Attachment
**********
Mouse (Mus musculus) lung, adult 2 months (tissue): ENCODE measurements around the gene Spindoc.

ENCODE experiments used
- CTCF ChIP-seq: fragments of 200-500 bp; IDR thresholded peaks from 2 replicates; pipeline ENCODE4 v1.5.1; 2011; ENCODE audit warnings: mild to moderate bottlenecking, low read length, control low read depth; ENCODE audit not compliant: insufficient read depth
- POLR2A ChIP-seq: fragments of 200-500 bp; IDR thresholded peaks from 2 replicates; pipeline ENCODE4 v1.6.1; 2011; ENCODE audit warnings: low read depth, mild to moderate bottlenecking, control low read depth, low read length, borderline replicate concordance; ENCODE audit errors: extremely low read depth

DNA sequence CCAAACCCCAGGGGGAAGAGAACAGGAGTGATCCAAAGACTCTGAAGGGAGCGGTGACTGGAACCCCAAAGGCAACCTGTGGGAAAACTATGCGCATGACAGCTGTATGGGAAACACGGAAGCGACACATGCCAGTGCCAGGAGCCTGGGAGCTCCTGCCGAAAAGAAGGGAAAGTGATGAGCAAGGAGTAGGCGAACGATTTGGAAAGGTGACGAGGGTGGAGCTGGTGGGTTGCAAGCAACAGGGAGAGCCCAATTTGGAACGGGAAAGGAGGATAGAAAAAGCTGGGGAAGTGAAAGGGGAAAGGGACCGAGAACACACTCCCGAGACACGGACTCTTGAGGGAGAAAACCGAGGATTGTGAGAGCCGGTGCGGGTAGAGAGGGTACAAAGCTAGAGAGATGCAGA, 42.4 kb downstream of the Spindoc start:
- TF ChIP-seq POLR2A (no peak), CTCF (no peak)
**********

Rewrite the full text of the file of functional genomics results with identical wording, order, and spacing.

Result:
Mouse (Mus musculus) lung, adult 2 months (tissue): ENCODE measurements around the gene Spindoc.

ENCODE experiments used
- CTCF ChIP-seq: fragments of 200-500 bp; IDR thresholded peaks from 2 replicates; pipeline ENCODE4 v1.5.1; 2011; ENCODE audit warnings: mild to moderate bottlenecking, low read length, control low read depth; ENCODE audit not compliant: insufficient read depth
- POLR2A ChIP-seq: fragments of 200-500 bp; IDR thresholded peaks from 2 replicates; pipeline ENCODE4 v1.6.1; 2011; ENCODE audit warnings: low read depth, mild to moderate bottlenecking, control low read depth, low read length, borderline replicate concordance; ENCODE audit errors: extremely low read depth

DNA sequence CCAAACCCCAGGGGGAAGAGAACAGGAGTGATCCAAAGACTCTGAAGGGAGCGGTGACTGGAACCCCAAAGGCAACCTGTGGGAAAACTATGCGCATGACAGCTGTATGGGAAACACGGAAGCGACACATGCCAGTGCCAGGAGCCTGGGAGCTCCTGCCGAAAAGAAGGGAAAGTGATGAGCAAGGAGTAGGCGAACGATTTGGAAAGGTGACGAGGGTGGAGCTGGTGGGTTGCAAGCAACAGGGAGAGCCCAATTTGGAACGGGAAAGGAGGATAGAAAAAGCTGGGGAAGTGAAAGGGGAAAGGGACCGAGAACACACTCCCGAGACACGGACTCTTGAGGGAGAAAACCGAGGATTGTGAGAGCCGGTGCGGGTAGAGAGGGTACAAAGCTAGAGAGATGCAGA, 42.4 kb downstream of the Spindoc start:
- TF ChIP-seq POLR2A (no peak), CTCF (no peak)